Open, Accountable Government
Wyoming Supreme Court Advances Disclosure of Fracking Chemicals
by Sofia Plagakis, 3/25/2014
In a partial victory, the Wyoming Supreme Court ruled that Wyoming's District Court must reconsider public disclosure requests for chemicals used in fracking fluid, and the Wyoming Oil and Gas Conservation Commission (WOGCC) cannot simply claim information on fracking chemicals is protected under a trade secrets exemption. The lawsuit could set an important precedent in the disclosure of chemicals used in fracking, also known as hydraulic fracturing.
In 2010, Wyoming became the first state to pass a rule requiring disclosure of the chemicals used in fracking, following well publicized instances of water contamination near well sites. However, the rule contained an exemption for so-called "trade secrets." The trade secrets, or confidential business information, exemption is a loophole that allows drillers to keep some things secret, claiming it will hurt their competitiveness if the information was made public.
In August 2011, the Wyoming Oil and Gas Conservation Commission (WOGCC), the state agency with oversight over fracking, granted 11 drilling companies trade secrets protections for 146 out of 148 chemicals they acknowledged using in fracking. Local organizations submitted a public records request for the complete list of fracking chemicals. The WOGCC refused to disclose any of the chemicals that had been granted trade secrets protections.
In March 2012, Earthjustice, a public interest law firm, filed a legal petition on behalf of the Center for Effective Government (formerly OMB Watch), Powder River Basin Resource Council, and the Wyoming Outdoor Council. The groups argued that the WOGCC should be required to reveal the identities of chemicals used during fracking. Our petition asserted that the Wyoming Public Records Act and the state's 2010 fracking chemical disclosure rule required WOGCC to disclose the information.
In March 2013, the district court upheld the WOGCC's decision to withhold the identity of chemicals as requested by Halliburton and other energy companies under Wyoming's open records law. The district court concluded that the WOGCC's supervisor, who withheld the information, "acted reasonably."
The New Ruling
We appealed to the Wyoming Supreme Court. On March 12, the court issued its ruling. In its opinion, the court noted that Wyoming's public records law requires state agencies to explain why a request for information is denied. The court found that the WOGCC had failed to provide such an explanation and as a result, the district court did not have enough information to evaluate the state agency's decision, stating, "The record does not tell us what specific information the Supervisor relied upon, or why he did so, and therefore neither this Court nor the district court has a sufficient basis to determine whether he acted properly or not."
The state Supreme Court's decision also held that the state's Oil and Gas Commission has the burden of proof for justifying its use of trade secrets exemptions. The court further ruled that the withholding of information must fall within a narrow definition of trade secrets that generally favors disclosure over secrecy. The WOGCC wanted to use a broader definition of trade secrets, which would allow more withholding of chemical information from public disclosure and review.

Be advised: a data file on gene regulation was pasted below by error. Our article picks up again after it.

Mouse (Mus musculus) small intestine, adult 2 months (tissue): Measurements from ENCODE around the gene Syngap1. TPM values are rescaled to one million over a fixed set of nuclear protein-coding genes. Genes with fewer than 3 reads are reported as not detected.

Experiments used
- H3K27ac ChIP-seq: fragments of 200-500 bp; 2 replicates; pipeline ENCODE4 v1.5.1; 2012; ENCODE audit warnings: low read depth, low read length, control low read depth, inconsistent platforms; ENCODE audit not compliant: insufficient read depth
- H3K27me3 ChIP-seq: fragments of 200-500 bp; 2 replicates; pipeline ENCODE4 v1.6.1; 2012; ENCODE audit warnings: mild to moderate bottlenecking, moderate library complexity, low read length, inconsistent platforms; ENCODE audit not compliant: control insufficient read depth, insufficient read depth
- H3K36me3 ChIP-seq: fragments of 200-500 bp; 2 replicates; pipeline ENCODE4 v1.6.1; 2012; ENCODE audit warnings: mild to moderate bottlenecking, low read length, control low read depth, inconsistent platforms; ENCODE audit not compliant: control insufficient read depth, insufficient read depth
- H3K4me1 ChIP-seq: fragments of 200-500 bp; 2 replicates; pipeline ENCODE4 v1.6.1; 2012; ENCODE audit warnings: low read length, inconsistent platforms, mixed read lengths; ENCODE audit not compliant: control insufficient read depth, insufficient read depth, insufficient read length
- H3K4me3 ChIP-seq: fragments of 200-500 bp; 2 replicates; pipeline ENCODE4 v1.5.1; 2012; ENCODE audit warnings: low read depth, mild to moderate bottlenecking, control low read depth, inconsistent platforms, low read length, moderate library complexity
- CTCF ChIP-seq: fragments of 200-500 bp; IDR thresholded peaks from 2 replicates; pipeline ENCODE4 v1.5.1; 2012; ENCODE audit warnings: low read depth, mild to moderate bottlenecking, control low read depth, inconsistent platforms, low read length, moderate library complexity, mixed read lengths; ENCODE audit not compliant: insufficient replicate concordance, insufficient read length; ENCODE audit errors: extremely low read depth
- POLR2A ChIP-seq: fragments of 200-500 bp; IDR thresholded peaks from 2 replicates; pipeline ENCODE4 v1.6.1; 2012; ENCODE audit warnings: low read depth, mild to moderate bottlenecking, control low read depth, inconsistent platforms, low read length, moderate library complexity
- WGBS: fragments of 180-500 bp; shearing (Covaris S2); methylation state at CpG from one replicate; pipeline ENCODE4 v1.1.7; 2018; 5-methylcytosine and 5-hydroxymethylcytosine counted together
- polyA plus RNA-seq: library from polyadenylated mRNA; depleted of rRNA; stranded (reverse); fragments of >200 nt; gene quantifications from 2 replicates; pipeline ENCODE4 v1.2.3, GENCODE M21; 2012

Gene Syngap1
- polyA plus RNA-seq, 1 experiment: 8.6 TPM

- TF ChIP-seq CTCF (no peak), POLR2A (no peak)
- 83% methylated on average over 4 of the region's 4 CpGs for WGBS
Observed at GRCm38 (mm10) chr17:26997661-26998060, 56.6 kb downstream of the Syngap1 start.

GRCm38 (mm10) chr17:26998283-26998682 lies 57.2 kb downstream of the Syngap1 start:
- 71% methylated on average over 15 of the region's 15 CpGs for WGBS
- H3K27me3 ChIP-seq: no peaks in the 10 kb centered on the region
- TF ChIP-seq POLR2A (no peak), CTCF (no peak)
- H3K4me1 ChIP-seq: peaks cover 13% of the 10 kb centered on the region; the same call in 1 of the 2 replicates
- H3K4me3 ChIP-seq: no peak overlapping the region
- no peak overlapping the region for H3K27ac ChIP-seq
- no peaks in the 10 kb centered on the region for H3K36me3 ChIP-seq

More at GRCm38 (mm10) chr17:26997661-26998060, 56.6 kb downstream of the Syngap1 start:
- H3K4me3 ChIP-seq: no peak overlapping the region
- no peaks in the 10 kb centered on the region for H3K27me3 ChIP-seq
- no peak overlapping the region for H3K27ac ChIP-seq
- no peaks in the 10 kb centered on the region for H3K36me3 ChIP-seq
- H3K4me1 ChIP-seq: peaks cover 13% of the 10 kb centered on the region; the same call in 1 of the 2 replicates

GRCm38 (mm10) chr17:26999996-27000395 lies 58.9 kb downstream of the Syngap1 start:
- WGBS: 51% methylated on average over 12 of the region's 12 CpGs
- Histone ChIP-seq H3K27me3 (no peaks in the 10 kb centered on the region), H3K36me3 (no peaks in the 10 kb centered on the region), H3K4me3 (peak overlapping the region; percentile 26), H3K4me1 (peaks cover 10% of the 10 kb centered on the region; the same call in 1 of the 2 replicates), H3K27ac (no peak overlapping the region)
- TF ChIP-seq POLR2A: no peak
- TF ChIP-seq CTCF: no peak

"The district court will have to review the disputed information on a case-by-case, record-by-record or perhaps even on an operator-by-operator basis, applying the definition of trade secrets set forth in this opinion and making particularized findings which independently explain the basis of its ruling for each," Justice Michael Davis wrote in the opinion.
Local landowners and residents welcomed the court's ruling. "It is important for public health and safety that citizens have timely access to what chemicals are used in fracking operations on and near our land," stated Kristi Mogen, a Resource Council board member who lives near fracking operations in Converse County, Wyoming.
Groups involved in the lawsuit also praised the new court ruling. "We're glad that the Wyoming Supreme Court agrees that this critical chemical information should be disclosed to the state's residents and public interest organizations," stated Sean Moulton, Director, Open Government Policy, Center for Effective Government. "The recipe for Coca-Cola is a trade secret, but the ingredients are not, and they're all listed on the can."
However, in a written statement, Halliburton said that when the district court takes up the issue, "Halliburton expects to demonstrate again that the identities of its proprietary chemicals qualify as trade secrets under the [Wyoming Public Records Act]."
The Wyoming Supreme Court directed the Natrona County District Court to review the action of the Oil and Gas Commission based on its narrower definition of trade secrets.
The case could set a broad legal precedent for future cases in the more than 10 states with chemical disclosure rules similar to Wyoming's. Residents need information about the chemicals used in fracking to understand the risks and trade-offs involved in natural gas drilling.